Healthcare professionals who complain about patient-safety and substandard healthcare are protected against retaliation from their employers. Generally speaking, the Minnesota Whistleblower Act (Minn. Stat. § 181.932) (“MWA”) protects employees who, in good faith, report a violation, suspected violation, or planned violation of law. To be protected, the report must be made to the employee’s employer, a government body, or law enforcement official. The MWA also protects employees who refuse an order to perform an unlawful action.
The MWA also specifically protects employees who report “a situation in which the quality of health care services provided by a health care facility, organization, or health care provider violates a standard established by federal or state law or a professionally recognized national clinical or ethical standard and potentially places the public at risk of harm.” Minn. Stat. § 181.932, subd. 4.
How the MWA Protects Healthcare Workers
This provision broadly protects healthcare professionals who report substandard care and other patient-safety issues, as it grants protection to employees who report not just violations of law, but violations of clinical and ethical standards. The Minnesota Court of Appeals held accordingly in Metcalf v. Allina Health System, No. A20-1620, 2021 WL 4059660 (Minn. Ct. App. Sept. 7, 2021). In Metcalf, the court found an employee’s complaint about insufficient staffing to be protected, as Minnesota broadly requires hospitals to ensure that there are “enough qualified personnel on duty to provide the standard of care and maintenance in the hospital which is necessary for the well-being” of its patients. Id. (citing Minn. R. 4640.0900, subp. 2).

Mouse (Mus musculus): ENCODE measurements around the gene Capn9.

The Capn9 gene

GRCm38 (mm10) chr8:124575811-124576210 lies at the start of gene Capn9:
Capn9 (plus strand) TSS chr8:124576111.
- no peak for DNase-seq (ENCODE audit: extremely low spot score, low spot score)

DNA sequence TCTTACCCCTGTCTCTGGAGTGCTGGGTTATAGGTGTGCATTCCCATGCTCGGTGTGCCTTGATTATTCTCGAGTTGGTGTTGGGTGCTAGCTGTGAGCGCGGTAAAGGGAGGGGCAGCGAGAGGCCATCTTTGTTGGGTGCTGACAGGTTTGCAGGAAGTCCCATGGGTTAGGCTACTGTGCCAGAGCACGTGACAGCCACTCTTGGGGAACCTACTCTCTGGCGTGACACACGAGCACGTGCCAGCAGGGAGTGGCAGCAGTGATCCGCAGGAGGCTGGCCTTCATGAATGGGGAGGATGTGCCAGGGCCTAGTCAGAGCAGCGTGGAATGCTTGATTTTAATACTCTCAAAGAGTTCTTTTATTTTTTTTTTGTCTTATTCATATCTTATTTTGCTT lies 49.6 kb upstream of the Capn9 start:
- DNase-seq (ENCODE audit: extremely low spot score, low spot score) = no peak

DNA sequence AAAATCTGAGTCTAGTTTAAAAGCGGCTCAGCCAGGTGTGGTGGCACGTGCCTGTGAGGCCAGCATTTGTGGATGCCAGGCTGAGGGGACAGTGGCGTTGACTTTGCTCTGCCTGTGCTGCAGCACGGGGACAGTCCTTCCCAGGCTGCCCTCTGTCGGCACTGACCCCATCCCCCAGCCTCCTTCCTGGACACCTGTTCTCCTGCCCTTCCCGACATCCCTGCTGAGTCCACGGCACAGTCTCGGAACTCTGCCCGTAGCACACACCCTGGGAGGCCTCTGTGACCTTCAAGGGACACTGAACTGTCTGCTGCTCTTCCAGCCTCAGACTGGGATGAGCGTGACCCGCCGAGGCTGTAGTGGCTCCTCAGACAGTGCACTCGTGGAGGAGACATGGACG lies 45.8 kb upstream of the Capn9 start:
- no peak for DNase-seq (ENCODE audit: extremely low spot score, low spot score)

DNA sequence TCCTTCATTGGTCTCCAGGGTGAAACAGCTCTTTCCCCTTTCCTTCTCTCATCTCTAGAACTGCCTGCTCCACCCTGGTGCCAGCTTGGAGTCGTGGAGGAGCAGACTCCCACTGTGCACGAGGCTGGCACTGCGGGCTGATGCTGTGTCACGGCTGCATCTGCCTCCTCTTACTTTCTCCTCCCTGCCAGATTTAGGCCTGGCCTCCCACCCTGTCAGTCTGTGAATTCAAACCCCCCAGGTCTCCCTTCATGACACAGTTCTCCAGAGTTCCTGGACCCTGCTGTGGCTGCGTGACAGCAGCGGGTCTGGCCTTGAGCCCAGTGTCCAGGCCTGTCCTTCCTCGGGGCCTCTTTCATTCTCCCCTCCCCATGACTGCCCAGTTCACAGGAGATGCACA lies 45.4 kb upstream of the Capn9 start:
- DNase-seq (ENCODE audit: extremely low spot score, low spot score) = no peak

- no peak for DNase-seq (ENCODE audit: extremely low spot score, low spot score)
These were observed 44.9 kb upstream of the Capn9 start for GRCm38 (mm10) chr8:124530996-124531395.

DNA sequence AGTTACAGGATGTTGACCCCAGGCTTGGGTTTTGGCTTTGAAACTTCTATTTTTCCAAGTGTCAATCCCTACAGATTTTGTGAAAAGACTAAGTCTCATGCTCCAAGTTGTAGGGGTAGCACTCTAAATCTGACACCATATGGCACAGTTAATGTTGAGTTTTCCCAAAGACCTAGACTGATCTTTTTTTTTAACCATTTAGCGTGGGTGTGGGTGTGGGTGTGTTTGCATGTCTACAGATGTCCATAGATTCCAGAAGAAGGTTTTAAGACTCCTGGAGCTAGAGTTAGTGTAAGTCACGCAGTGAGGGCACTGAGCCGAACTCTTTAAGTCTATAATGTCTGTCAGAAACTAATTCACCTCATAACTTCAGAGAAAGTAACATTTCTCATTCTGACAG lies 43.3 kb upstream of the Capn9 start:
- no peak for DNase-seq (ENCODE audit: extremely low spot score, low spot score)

Employees Not Required to Identify Particular Violation
The Minnesota Supreme Court has also made clear that for the report to be protected, employees don’t have to research which particular law has been violated and be able to identify it for their employer. Abraham v. County of Hennepin, 639 N.W.2d 342, 354-55 (Minn. 2002). To establish protected conduct, an employee:
need not identify the specific law or rule that the employee suspects has been violated, so long as there is a federal or state law or rule adopted pursuant to law that is implicated by the employee’s complaint, the employee reported the violation or suspected violation in good faith, and the employee alleges facts that, if proven, would constitute a violation of law or rule adopted pursuant to law.
Id. As healthcare workers continue to face greater workloads and productivity demands, the protections afforded by the MWA are as important as ever for these workers, as well as their patients. If you have faced retaliation for reporting substandard healthcare or patient-safety issues, contact us; we can help you evaluate your legal rights and next steps.